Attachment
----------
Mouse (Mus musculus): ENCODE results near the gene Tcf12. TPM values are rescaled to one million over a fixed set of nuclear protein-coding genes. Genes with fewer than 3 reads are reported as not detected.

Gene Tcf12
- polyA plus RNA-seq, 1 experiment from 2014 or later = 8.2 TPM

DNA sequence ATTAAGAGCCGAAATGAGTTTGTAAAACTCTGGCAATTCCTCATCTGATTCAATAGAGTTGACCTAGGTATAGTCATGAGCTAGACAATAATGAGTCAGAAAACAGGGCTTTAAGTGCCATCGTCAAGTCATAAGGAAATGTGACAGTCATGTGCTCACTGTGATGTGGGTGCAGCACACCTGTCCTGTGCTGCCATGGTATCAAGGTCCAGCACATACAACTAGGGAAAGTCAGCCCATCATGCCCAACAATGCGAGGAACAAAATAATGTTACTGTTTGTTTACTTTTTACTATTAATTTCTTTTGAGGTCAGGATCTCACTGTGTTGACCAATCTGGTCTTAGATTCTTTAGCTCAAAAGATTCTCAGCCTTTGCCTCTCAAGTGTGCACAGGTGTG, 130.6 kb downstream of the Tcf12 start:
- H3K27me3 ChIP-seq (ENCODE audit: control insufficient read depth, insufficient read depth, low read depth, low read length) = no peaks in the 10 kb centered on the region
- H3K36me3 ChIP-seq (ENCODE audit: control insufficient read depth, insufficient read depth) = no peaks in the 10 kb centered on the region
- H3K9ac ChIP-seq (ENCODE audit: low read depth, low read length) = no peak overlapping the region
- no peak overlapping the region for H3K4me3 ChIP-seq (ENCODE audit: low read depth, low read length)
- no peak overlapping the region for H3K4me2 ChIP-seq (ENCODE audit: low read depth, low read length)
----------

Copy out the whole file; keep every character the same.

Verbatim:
Mouse (Mus musculus): ENCODE results near the gene Tcf12. TPM values are rescaled to one million over a fixed set of nuclear protein-coding genes. Genes with fewer than 3 reads are reported as not detected.

Gene Tcf12
- polyA plus RNA-seq, 1 experiment from 2014 or later = 8.2 TPM

DNA sequence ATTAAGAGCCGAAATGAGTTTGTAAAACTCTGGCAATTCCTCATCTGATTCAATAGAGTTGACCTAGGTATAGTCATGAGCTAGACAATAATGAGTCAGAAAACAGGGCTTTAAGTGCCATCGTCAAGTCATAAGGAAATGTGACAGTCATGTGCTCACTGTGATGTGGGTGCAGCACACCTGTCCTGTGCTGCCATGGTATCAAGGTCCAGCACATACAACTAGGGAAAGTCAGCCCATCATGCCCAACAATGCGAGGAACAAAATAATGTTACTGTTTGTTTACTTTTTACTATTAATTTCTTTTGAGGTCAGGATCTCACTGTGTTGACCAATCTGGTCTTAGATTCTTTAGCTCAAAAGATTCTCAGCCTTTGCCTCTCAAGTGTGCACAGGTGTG, 130.6 kb downstream of the Tcf12 start:
- H3K27me3 ChIP-seq (ENCODE audit: control insufficient read depth, insufficient read depth, low read depth, low read length) = no peaks in the 10 kb centered on the region
- H3K36me3 ChIP-seq (ENCODE audit: control insufficient read depth, insufficient read depth) = no peaks in the 10 kb centered on the region
- H3K9ac ChIP-seq (ENCODE audit: low read depth, low read length) = no peak overlapping the region
- no peak overlapping the region for H3K4me3 ChIP-seq (ENCODE audit: low read depth, low read length)
- no peak overlapping the region for H3K4me2 ChIP-seq (ENCODE audit: low read depth, low read length)